My home theater setup consists of four components: a Sony VPL-HW30ES projector, Oppo BDP-103 Blu-ray player, Dish Network Hopper DVR, and Harman/Kardon AVR 3700 receiver. Brian connected IR emitters to all four devices and ran them back to the HC-250. He connected the HC-250 to my Harman Kardon receiver via HDMI, devoting the receiver’s Game source to display the Control4 menu and programming the system to automatically switch to that source upon startup. He also connected the HC-250 to my home network via wired Ethernet; since my router sits in my equipment rack, we went the wired route for convenience and stability. You don’t have to connect the HC-250 to a network, but it is highly advisable if you want to enjoy network control and media streaming … and if you’d like your installer to be able to service the system remotely.
Brian’s team replaced my old thermostat with the wireless model and replaced four of my home’s light switches (dining room overhead light, living room lamp, theater room lamp, and entryway light/fan) with Control4 wireless adaptive phase dimmers, wireless keypad dimmers, and a fan speed control keypad. Two wireless outlet dimmers allowed the integration of the free-standing lamps into the wireless control system. The team programmed a lighting scene into the entryway keypad that allows me to turn on multiple lights when I enter the home from the garage.
All of these devices are controllable directly through the SR-250 handheld remote, as well as through the onscreen menu on the TV. Control4 also offers a free iOS/Android control app that essentially mimics the layout of the onscreen interface and higher-priced touchpad controllers. If your HC-250 is connected to your home network, as mine is, then you can launch the app, sign into your Control4 account, and get all the system and automation control right there on your phone or tablet, from anywhere in the house. A separate 4Sight subscription ($100/year) allows you to remotely manage your system. Control also offers a Video/Audio Intercom license that allows for communication between all Control4 touchpads and door stations in the system.
Continue to Page 2 for Performance, Comparison and Competition, The Downside, and The Conclusion . . .
Unlike your average universal remote control that’s just supposed to work behind the scenes to control your equipment, a Control4 system provides an experience, uniting the control of your AV components, lighting, temperature, and other options in one clean, simple interface. The Control4 home menu includes options for Watch, Listen, Comfort, Lighting, Apps, and More. It also displays local time and temperature. I can go into Watch to choose between my Dish satellite service and Oppo Blu-ray player or into Listen to choose from my external audio sources like the Oppo player, the satellite box, and the HK receiver’s AM/FM tuners. But the Control4 system also offers a variety of integrated music options, including Rhapsody, TuneIn Internet radio, and access to my own network attached server. That’s right, the Control4 system can also serve as a network audio player. I have all my music files stored on a Seagate Central NAS drive; with the Control4 system connected to the same network as the server, Brian was able to quickly link the two, so I can now browse and play music content directly through Contro4’s My Music sub-menu. This menu is clean and generally easy to navigate. Album cover art is available, and you can browse by artist, album, genre, genre/artist, playlist, and queue, with the ability to jump to a certain letter using the remote’s alphanumeric buttons. Control4 even offers Windows-based media management software called Composer Media Edition that allows you to customize the music content, create playlists, etc. The HC-250 doesn’t have an integrated video player; however, if you add a network video player like the Dune HD Max to your system, you can enjoy a similar control experience through the Control4 system.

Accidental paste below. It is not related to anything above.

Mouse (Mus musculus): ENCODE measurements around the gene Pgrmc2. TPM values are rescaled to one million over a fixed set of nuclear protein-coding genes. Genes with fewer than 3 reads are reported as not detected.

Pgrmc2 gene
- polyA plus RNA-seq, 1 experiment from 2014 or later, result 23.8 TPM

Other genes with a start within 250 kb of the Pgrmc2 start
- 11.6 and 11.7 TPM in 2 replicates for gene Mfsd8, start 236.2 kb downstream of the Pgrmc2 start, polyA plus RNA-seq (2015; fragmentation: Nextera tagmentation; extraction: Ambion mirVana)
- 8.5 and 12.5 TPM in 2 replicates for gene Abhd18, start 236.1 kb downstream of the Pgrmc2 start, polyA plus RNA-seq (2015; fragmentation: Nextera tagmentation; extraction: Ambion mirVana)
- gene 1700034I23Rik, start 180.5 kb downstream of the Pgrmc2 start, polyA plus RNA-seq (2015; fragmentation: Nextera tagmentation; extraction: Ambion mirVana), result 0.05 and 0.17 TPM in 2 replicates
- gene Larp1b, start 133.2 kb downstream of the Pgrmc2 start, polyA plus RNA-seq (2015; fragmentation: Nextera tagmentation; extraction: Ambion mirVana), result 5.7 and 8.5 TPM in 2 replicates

Within the Comfort menu, I could easily control the wireless thermostat to adjust the temperature on the fly, and it was also simple to program daily settings via the interface. On more than one cold morning, I reached for the smartphone on my bedside table and clicked up the thermostat through the iOS app to help warm the house before getting up. As for Lighting, I was able to control all of the connected lighting sources in the house, with two-way feedback that shows the status of any given light right there on the onscreen interface. Within the Apps menu, I found options for Weather, Yahoo News, and the 4Store, where you can browse and add apps to your system, just as you can through a Smart TV Web platform. The Settings menu allows you to change the screen saver, theme, wallpaper, and favorites, as well as make other system adjustments.
Now let’s talk system control. The remote’s 47-button design helps to ensure that virtually every major function on your source remote can be replicated on the SR-250, although there are always exceptions with any universal remote. For instance, there’s only one Menu button on the SR-250. When configuring my Blu-ray player, we had to decide whether to assign that button to Top Menu or Pop-up Menu; we then assigned the other function to one of the SR-250’s open color buttons. The IR-emitter control method worked well for my system; the HC-250/SR-250 combination executed commands quickly and reliably, although admittedly my Harman Kardon receiver was quite temperamental at first. Sometimes it executed commands reliably, and sometimes it didn’t. The beauty of the Control4 system’s network connection is that I could communicate any problems I had to my installer, and he could log in remotely to fix them. It took a few passes with the HK receiver, adjusting how it sends commands, to get it to 100 percent reliability. My other devices were much more reliable from the get-go.